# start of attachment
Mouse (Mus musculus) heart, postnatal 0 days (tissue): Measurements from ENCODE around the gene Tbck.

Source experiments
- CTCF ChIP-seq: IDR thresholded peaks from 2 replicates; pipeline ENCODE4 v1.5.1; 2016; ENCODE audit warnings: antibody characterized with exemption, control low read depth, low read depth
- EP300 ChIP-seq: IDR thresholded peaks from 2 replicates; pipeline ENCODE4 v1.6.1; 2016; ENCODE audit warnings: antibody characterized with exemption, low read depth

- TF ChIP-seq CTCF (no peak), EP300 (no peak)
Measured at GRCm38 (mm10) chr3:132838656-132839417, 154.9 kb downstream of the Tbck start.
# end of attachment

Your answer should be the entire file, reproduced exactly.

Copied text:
Mouse (Mus musculus) heart, postnatal 0 days (tissue): Measurements from ENCODE around the gene Tbck.

Source experiments
- CTCF ChIP-seq: IDR thresholded peaks from 2 replicates; pipeline ENCODE4 v1.5.1; 2016; ENCODE audit warnings: antibody characterized with exemption, control low read depth, low read depth
- EP300 ChIP-seq: IDR thresholded peaks from 2 replicates; pipeline ENCODE4 v1.6.1; 2016; ENCODE audit warnings: antibody characterized with exemption, low read depth

- TF ChIP-seq CTCF (no peak), EP300 (no peak)
Measured at GRCm38 (mm10) chr3:132838656-132839417, 154.9 kb downstream of the Tbck start.